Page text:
Health screenings and routine checkups are the foundations of a healthy lifestyle. Yet many people have fallen out of the habit of checking in with their providers on a regular basis.
The coronavirus pandemic impacted lives in numerous ways – one was to discourage Americans from seeing their doctor and to stay current with health testing, particularly cancer screenings.
“COVID turned the world on its head,” said Aaron Makens, MD, family medicine physician with Trinity Health. “A lot of practices closed for a while. Many people were afraid to go to their doctor.”
The Journal of the American Medical Association reports an estimated 41% of US adults skipped medical care early in the pandemic, and many have been slow to return to those helpful routines.
“Especially when we’re younger,” Dr. Makens observes, “we’re healthy, and see ourselves as bulletproof. Then we get into our mid 30s and we start to see things happen. Many of us don’t go to a doctor until we have an issue.”
Health screenings and preventive health are important aspects of primary care. Even if you feel healthy, screenings are an essential tool for detecting health issues before they become more serious.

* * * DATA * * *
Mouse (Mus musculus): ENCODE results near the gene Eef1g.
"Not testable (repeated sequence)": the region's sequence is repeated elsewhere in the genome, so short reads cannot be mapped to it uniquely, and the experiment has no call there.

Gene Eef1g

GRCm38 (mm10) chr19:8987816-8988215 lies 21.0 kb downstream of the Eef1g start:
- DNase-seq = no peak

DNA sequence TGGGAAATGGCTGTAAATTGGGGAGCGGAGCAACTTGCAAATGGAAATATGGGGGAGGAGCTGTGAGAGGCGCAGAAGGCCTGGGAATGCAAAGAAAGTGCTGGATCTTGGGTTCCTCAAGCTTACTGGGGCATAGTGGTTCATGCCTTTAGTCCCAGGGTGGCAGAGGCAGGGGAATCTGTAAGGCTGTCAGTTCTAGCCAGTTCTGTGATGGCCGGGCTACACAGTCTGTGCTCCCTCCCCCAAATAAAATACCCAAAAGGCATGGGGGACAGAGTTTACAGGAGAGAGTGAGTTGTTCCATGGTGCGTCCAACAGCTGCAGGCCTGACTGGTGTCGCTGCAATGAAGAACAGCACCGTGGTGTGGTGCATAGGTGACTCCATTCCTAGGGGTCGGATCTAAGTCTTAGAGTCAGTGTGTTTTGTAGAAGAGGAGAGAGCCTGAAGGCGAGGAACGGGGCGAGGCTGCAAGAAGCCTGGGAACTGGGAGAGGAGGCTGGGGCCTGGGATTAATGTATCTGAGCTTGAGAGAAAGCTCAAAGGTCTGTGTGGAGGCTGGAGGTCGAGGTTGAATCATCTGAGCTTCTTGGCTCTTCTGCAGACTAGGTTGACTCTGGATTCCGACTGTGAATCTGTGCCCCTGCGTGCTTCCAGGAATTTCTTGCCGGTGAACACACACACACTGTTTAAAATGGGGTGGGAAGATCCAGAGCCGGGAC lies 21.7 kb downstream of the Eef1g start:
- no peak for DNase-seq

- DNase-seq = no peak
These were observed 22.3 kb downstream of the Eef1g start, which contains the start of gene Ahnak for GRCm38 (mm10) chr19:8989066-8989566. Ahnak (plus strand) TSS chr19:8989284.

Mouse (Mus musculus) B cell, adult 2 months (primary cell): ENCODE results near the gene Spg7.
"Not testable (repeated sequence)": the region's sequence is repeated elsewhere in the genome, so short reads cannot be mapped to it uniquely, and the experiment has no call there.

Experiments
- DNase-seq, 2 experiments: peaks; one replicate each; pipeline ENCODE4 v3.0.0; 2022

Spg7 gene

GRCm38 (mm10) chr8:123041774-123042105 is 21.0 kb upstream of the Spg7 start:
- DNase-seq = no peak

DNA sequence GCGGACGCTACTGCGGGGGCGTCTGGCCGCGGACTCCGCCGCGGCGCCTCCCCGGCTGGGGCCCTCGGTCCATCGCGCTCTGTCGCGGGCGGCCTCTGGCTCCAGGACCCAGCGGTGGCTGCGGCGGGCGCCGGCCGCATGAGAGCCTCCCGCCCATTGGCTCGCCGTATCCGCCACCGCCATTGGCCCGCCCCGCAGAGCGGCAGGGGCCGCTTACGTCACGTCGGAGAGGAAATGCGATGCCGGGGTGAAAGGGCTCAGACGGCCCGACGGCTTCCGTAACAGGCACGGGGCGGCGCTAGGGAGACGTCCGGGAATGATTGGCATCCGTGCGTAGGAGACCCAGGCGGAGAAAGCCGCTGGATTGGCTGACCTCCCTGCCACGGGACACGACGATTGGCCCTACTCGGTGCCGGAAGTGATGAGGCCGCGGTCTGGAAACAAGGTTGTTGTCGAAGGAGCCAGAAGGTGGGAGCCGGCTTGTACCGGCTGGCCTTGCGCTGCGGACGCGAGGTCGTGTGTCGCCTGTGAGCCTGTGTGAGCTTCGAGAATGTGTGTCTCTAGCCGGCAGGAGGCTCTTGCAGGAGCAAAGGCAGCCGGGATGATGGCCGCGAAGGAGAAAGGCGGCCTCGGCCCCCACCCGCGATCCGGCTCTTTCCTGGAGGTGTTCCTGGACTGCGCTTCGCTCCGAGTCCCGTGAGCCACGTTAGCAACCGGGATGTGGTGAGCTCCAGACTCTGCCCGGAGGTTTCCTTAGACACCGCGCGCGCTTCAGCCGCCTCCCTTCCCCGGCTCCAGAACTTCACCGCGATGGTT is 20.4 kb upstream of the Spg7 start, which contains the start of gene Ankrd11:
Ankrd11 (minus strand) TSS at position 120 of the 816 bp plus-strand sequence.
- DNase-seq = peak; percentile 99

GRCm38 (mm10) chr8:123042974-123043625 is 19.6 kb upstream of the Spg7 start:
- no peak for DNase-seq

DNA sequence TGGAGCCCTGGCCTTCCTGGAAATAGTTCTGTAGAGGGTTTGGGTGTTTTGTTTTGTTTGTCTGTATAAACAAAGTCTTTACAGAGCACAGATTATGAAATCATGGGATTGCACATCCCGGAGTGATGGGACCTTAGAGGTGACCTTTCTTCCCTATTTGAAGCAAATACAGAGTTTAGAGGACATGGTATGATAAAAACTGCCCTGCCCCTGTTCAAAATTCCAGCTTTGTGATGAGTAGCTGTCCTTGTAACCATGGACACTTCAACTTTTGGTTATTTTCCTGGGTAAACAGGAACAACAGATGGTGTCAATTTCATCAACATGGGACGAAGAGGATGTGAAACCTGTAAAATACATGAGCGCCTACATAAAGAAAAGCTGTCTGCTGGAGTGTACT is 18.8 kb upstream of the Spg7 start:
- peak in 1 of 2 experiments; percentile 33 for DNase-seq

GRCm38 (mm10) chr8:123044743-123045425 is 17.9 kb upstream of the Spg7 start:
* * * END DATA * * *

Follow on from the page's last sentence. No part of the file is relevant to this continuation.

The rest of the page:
“Early detection is your best prevention,” Dr. Makens said. “It helps us identify problems before they get harder to control. When a patient comes in for a visit, whatever their chief complaint is – that takes priority. But preventive care is something I try to work in at every visit, whether it’s cancer screenings or vaccinations.”
As a family care specialist, Dr. Makens sees patients at every age. “I think about kids with their milestones; are they current with their immunizations? Then we get to middle age and we start to emphasize lipid panels, glucose, and hypertension. Are they up to date with their tetanus shot? We try to be proactive.”
Starting routine checks early in life matters. “The little adjustments and changes you make early on can make a big difference,” Dr. Makens said. “If you’re on a sailing ship and you change your navigation just a couple of degrees and then go for a thousand miles, you end up in a totally different location.”
Dr. Makens has his own health screening checklist that he uses with patients based on their history, age, gender and other factors. He doesn’t discourage patients from seeking information online, especially from reputable sites like the American Heart Association, American Cancer Association and “academy” sites that cater to a certain medical specialty.
“There are a lot of good tools,” he says. “The one thing I do tell patients is that when you see a lot of ads, that could be a red flag because maybe that site is funded by some interest that has a say in what you’re seeing on that website.”
By far, the best way to stay on top of good health is to establish a relationship with a provider.
“Primary care doctors are so important,” Dr. Makens said. “Our goal to improve quality of life; we’re not here to pressure people or get them to eat some bland diet that tastes like Styrofoam. But we can help manage conditions and establish realistic goals that improve your life. Part of it is just having a human listen to you.”